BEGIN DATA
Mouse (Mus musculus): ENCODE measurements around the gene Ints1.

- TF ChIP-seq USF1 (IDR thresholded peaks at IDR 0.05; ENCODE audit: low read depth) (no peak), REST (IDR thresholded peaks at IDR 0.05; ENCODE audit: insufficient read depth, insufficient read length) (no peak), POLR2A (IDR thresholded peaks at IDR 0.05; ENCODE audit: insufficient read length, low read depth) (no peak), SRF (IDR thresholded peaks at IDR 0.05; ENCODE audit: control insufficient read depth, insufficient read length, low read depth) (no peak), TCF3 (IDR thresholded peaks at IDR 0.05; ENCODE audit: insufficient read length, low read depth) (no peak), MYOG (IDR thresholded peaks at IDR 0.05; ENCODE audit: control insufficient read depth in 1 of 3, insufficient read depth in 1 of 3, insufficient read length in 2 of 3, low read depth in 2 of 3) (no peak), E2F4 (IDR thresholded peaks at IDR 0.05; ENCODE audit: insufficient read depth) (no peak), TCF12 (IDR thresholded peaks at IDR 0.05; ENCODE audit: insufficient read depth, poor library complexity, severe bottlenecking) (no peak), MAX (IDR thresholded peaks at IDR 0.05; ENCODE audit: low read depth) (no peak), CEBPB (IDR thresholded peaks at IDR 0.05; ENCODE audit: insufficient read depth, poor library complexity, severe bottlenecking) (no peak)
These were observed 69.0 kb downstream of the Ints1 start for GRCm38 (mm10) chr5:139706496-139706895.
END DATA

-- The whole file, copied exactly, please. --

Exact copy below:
Mouse (Mus musculus): ENCODE measurements around the gene Ints1.

- TF ChIP-seq USF1 (IDR thresholded peaks at IDR 0.05; ENCODE audit: low read depth) (no peak), REST (IDR thresholded peaks at IDR 0.05; ENCODE audit: insufficient read depth, insufficient read length) (no peak), POLR2A (IDR thresholded peaks at IDR 0.05; ENCODE audit: insufficient read length, low read depth) (no peak), SRF (IDR thresholded peaks at IDR 0.05; ENCODE audit: control insufficient read depth, insufficient read length, low read depth) (no peak), TCF3 (IDR thresholded peaks at IDR 0.05; ENCODE audit: insufficient read length, low read depth) (no peak), MYOG (IDR thresholded peaks at IDR 0.05; ENCODE audit: control insufficient read depth in 1 of 3, insufficient read depth in 1 of 3, insufficient read length in 2 of 3, low read depth in 2 of 3) (no peak), E2F4 (IDR thresholded peaks at IDR 0.05; ENCODE audit: insufficient read depth) (no peak), TCF12 (IDR thresholded peaks at IDR 0.05; ENCODE audit: insufficient read depth, poor library complexity, severe bottlenecking) (no peak), MAX (IDR thresholded peaks at IDR 0.05; ENCODE audit: low read depth) (no peak), CEBPB (IDR thresholded peaks at IDR 0.05; ENCODE audit: insufficient read depth, poor library complexity, severe bottlenecking) (no peak)
These were observed 69.0 kb downstream of the Ints1 start for GRCm38 (mm10) chr5:139706496-139706895.